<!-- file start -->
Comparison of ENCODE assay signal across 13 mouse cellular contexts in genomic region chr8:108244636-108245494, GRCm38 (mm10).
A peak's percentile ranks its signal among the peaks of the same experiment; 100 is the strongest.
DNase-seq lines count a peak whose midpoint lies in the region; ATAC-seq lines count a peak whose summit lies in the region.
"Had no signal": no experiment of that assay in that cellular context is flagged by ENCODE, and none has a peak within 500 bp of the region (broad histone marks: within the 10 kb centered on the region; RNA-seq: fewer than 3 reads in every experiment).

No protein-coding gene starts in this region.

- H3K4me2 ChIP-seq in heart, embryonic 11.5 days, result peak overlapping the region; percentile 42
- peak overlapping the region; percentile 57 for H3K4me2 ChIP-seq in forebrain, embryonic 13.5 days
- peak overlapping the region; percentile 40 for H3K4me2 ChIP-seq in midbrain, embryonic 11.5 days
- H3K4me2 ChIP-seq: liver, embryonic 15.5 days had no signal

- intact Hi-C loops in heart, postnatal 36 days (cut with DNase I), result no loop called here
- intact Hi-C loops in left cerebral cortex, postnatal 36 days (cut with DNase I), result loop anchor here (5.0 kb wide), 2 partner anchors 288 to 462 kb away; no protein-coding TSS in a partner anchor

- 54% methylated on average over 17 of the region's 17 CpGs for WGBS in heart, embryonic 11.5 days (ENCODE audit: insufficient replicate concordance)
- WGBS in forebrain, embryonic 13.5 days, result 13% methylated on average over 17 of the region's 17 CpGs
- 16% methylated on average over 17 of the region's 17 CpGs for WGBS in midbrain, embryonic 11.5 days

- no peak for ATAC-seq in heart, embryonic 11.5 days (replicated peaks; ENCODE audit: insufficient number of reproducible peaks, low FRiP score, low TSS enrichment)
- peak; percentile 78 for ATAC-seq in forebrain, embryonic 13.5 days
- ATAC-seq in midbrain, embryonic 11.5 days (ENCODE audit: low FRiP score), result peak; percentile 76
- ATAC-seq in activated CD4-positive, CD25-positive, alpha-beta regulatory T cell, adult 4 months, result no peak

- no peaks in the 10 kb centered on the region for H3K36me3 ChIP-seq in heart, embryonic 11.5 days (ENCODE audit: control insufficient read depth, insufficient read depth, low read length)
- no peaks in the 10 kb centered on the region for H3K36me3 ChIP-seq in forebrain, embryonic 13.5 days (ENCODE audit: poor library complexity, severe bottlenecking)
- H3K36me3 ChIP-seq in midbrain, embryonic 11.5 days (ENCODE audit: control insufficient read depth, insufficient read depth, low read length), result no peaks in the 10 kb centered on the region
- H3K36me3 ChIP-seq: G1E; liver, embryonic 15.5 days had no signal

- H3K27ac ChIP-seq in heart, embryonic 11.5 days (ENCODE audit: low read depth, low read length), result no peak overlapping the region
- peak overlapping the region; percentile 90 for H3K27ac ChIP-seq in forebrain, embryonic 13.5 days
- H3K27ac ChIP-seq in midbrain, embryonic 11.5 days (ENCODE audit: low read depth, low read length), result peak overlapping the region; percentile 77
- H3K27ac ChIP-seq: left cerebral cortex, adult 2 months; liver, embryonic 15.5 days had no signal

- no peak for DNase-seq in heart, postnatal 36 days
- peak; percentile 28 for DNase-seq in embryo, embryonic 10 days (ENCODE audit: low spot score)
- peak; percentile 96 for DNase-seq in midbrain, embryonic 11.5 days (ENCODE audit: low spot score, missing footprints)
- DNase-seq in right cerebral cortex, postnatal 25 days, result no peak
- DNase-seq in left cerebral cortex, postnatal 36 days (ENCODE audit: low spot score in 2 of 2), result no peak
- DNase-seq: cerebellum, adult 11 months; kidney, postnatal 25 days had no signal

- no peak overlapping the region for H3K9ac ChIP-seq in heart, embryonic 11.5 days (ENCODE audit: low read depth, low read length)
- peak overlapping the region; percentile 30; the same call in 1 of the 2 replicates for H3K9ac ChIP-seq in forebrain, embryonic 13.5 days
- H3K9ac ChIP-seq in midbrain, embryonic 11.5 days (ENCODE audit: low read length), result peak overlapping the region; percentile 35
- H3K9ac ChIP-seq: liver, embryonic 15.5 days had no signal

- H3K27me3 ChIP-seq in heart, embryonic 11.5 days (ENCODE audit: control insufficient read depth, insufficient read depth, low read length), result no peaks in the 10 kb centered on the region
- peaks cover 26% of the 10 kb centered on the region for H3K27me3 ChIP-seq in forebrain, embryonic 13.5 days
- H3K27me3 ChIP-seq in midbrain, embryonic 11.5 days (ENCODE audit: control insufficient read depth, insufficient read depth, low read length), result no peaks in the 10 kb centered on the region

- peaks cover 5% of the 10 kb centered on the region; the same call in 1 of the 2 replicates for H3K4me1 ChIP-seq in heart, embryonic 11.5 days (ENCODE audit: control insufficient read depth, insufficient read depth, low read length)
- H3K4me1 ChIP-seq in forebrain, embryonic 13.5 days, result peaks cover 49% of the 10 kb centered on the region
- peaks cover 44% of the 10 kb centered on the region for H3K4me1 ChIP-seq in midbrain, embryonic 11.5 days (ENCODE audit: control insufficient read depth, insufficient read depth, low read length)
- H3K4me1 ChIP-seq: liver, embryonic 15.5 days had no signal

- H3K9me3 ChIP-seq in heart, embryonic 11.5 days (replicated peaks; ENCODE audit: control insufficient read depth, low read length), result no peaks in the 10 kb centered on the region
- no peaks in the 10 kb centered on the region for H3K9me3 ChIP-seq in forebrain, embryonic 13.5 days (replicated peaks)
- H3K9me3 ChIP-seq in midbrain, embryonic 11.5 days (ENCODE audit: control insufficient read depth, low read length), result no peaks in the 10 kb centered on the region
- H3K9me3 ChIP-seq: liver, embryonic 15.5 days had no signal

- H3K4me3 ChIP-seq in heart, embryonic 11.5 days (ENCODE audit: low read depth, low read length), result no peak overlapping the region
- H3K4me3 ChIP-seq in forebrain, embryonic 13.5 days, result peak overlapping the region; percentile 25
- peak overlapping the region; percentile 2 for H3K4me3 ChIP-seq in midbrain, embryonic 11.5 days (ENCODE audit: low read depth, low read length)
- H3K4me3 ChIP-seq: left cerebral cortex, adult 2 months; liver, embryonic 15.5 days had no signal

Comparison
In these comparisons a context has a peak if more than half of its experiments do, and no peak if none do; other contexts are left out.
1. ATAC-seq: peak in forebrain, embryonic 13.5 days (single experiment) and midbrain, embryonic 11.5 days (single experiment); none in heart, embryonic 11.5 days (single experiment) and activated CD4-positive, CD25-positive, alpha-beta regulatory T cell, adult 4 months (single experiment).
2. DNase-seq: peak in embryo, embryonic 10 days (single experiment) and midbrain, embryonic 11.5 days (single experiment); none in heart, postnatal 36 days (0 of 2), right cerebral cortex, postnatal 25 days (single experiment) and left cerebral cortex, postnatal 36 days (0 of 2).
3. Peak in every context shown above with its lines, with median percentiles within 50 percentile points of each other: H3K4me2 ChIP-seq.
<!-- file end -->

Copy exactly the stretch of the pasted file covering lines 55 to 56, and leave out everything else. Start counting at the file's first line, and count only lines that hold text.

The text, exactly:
2. DNase-seq: peak in embryo, embryonic 10 days (single experiment) and midbrain, embryonic 11.5 days (single experiment); none in heart, postnatal 36 days (0 of 2), right cerebral cortex, postnatal 25 days (single experiment) and left cerebral cortex, postnatal 36 days (0 of 2).
3. Peak in every context shown above with its lines, with median percentiles within 50 percentile points of each other: H3K4me2 ChIP-seq.